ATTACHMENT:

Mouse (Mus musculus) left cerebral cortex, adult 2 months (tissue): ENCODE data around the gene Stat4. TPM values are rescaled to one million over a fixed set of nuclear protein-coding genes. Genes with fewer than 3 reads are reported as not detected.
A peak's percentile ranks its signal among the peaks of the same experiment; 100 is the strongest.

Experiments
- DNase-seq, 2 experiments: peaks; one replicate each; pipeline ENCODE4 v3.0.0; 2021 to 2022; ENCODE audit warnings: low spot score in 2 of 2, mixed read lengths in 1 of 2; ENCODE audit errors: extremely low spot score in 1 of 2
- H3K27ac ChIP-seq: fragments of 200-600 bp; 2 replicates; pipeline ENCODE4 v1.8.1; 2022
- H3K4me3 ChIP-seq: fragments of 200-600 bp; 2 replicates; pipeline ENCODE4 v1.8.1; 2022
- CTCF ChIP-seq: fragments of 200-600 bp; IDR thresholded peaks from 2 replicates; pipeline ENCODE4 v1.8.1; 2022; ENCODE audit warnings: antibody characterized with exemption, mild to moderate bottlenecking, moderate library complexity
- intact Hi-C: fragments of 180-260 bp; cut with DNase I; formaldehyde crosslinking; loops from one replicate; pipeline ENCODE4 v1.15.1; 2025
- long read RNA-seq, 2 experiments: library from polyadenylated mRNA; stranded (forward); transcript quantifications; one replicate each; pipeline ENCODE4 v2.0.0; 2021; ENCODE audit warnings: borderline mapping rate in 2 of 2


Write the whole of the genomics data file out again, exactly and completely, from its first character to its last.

Mouse (Mus musculus) left cerebral cortex, adult 2 months (tissue): ENCODE data around the gene Stat4. TPM values are rescaled to one million over a fixed set of nuclear protein-coding genes. Genes with fewer than 3 reads are reported as not detected.
A peak's percentile ranks its signal among the peaks of the same experiment; 100 is the strongest.

Experiments
- DNase-seq, 2 experiments: peaks; one replicate each; pipeline ENCODE4 v3.0.0; 2021 to 2022; ENCODE audit warnings: low spot score in 2 of 2, mixed read lengths in 1 of 2; ENCODE audit errors: extremely low spot score in 1 of 2
- H3K27ac ChIP-seq: fragments of 200-600 bp; 2 replicates; pipeline ENCODE4 v1.8.1; 2022
- H3K4me3 ChIP-seq: fragments of 200-600 bp; 2 replicates; pipeline ENCODE4 v1.8.1; 2022
- CTCF ChIP-seq: fragments of 200-600 bp; IDR thresholded peaks from 2 replicates; pipeline ENCODE4 v1.8.1; 2022; ENCODE audit warnings: antibody characterized with exemption, mild to moderate bottlenecking, moderate library complexity
- intact Hi-C: fragments of 180-260 bp; cut with DNase I; formaldehyde crosslinking; loops from one replicate; pipeline ENCODE4 v1.15.1; 2025
- long read RNA-seq, 2 experiments: library from polyadenylated mRNA; stranded (forward); transcript quantifications; one replicate each; pipeline ENCODE4 v2.0.0; 2021; ENCODE audit warnings: borderline mapping rate in 2 of 2